A "mail order" company ships merchandise bought and paid for over distances. Amazon.com, Ebay, sell things this way. They do NOT do the 'delivery' part and so are not 'letter delivery' companies such as DHL or UPS. The mail order company takes the order for the merchandise, packs it up, and then hands it off to a company like UPS or DHL or a postal service to deliver it - after the mail order company has first packaged it. The mail order company is not responsible for delivering it and the delivery company is not responsible for how the item was packaged. In this way, if the item arrives damaged, they can both blame each other, unless you paid extra for shipping insurance.
Filling all the spaces:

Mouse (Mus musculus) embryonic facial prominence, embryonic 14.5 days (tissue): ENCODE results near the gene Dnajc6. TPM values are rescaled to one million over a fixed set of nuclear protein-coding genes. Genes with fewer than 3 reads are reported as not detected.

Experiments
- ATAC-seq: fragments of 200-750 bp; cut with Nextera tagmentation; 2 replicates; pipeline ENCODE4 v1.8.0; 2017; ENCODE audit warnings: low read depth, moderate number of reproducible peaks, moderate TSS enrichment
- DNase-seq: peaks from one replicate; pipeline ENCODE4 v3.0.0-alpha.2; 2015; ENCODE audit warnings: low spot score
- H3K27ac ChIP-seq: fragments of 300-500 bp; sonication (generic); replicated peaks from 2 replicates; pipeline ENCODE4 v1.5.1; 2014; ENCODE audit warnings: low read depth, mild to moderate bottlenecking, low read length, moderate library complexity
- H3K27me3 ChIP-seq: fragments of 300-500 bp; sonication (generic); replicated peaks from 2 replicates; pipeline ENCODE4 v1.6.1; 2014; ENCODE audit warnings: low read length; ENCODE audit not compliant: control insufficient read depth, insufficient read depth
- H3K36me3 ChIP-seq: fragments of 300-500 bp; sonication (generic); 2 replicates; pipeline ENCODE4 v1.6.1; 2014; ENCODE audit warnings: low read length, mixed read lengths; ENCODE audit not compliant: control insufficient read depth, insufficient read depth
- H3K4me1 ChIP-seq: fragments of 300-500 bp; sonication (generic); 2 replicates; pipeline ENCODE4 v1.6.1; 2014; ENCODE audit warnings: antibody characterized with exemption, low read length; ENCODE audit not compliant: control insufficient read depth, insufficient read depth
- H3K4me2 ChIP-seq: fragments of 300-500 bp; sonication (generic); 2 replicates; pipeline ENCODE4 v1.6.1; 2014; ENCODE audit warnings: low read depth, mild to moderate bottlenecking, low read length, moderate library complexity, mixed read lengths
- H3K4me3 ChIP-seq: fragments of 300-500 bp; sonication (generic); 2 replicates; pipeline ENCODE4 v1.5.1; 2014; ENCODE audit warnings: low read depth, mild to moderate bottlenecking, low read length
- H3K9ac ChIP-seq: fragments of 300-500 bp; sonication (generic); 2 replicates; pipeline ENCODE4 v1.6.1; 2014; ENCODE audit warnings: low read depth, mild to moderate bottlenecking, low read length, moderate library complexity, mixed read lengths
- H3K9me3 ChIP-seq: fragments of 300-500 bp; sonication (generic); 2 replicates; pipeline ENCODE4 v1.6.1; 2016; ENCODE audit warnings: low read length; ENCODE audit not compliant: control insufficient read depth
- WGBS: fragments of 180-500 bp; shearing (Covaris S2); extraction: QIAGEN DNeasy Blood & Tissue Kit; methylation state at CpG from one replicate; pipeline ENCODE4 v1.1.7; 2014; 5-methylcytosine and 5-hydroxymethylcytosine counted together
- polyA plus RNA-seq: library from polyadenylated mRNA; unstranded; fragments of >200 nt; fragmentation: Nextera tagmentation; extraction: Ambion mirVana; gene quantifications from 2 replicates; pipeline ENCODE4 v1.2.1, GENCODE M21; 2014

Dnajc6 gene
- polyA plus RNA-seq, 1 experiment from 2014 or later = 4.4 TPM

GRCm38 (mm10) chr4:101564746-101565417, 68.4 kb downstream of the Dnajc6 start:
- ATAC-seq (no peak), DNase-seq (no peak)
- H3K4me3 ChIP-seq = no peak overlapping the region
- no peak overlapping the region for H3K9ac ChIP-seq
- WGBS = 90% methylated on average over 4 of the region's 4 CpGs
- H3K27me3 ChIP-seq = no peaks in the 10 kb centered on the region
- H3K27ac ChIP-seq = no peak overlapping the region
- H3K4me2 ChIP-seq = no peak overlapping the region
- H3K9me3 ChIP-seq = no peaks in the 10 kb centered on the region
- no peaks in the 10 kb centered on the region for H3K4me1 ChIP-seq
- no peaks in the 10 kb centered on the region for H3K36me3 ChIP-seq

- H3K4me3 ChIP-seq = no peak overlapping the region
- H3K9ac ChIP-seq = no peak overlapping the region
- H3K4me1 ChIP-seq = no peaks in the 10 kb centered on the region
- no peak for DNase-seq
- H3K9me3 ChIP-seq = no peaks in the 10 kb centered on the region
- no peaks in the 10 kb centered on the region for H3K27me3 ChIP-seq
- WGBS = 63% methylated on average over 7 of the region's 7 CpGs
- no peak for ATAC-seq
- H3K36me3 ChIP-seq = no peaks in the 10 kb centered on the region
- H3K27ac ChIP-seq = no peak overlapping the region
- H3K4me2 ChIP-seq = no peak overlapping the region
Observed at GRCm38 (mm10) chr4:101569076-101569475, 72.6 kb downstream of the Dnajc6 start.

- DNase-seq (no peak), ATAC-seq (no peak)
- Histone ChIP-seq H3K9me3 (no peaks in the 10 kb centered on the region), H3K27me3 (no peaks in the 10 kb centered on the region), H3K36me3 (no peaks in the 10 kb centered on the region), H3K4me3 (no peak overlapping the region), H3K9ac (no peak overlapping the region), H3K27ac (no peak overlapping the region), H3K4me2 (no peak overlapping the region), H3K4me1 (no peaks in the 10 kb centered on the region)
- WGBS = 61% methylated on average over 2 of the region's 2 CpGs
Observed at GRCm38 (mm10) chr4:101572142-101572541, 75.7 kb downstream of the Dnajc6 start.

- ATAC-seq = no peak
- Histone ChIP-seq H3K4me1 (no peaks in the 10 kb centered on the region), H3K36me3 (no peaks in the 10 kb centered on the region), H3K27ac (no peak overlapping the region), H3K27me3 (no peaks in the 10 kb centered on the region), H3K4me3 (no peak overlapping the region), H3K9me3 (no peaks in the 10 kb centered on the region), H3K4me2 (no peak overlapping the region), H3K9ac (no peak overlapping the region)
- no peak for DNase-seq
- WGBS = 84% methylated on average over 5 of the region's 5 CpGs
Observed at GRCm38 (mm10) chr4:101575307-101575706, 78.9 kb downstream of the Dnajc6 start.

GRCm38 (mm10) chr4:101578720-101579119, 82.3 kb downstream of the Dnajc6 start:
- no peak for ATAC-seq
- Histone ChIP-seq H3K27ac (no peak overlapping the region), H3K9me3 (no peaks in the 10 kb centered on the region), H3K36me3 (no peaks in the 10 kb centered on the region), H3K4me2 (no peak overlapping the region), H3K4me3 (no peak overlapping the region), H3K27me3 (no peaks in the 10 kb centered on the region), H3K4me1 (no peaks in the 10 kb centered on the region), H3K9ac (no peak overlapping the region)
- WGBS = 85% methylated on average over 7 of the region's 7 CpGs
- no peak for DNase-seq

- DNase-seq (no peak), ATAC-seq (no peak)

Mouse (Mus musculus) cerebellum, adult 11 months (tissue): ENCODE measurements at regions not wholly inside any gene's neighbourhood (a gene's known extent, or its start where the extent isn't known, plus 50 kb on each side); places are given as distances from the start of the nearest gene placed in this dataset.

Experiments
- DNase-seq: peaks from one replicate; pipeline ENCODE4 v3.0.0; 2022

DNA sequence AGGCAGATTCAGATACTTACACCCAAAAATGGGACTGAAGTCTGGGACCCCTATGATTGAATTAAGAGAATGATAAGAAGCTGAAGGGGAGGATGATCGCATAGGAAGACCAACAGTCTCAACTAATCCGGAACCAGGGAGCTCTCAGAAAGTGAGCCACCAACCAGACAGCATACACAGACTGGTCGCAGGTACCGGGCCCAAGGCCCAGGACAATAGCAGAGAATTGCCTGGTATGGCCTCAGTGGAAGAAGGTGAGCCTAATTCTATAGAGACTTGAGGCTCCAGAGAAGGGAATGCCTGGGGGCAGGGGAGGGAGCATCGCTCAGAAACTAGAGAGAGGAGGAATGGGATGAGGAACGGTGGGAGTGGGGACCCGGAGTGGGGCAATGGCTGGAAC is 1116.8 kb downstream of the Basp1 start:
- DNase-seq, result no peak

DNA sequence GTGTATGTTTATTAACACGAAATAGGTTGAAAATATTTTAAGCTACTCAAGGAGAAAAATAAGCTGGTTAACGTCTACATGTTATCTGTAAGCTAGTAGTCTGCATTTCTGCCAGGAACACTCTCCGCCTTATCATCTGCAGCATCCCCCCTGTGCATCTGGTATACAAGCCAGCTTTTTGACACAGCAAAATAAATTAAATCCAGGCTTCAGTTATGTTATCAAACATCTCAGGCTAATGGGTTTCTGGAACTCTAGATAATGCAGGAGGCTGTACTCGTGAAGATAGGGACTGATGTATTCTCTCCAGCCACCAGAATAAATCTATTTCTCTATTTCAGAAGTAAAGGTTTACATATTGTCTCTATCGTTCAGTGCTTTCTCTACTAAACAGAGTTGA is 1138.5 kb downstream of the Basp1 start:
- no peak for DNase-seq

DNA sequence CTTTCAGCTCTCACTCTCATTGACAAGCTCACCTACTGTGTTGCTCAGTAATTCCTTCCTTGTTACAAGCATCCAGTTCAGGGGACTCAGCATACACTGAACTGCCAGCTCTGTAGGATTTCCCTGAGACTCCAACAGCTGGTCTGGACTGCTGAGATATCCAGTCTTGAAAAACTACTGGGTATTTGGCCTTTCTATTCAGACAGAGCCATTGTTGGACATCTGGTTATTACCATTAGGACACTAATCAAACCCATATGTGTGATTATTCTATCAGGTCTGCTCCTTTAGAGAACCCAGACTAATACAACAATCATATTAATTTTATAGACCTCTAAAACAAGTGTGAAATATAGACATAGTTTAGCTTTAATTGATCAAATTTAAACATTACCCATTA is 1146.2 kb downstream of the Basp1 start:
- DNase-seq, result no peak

Example: a fragile piece of glassware, perhaps a vase about 3 inches in diameter, and 8 inches tall, shipped in a carton (which is a cardboard box), where the carton might be rectilinear (all sides rectangles or square) which might measure 8" by 8 " by 12". If you simply put the vase in the box and ship it, the vase will be tumbled around in the box during shipping and get broken against the insides of the box. If the vase is wrapped in bubble wrap in such a way that it has at least 2 inches or more of padding on any side and packed so that it can NOT shift around inside the carton (box), then it should arrive undamaged, unless the box got seriously squashed into dimensions smaller than the vase. In most cases, if you don't pack something well enough to survive a 5 foot drop onto concrete, it stands a good chance of arriving with damage. "Filling all empty space" must be done with padding materials and provide sufficient distance between the object and the side of the box. A relative once shipped me a large carton of glass dinner dishes, bowls and heavy glasses and all the empty space was filled - with the glassware. He had added NO padding, not even crumpled newspapers or paper towels between the plates in the stack. He shipped about 40 pieces of glassware. About 500-1000 pieces were found in the carton when it was opened. One bowl and two of the heavier glasses somehow survived - probably using the crushed remains of the other glassware as 'padding' - LOL! Oh well, we didn't have kitchen space for all the other plates anyway.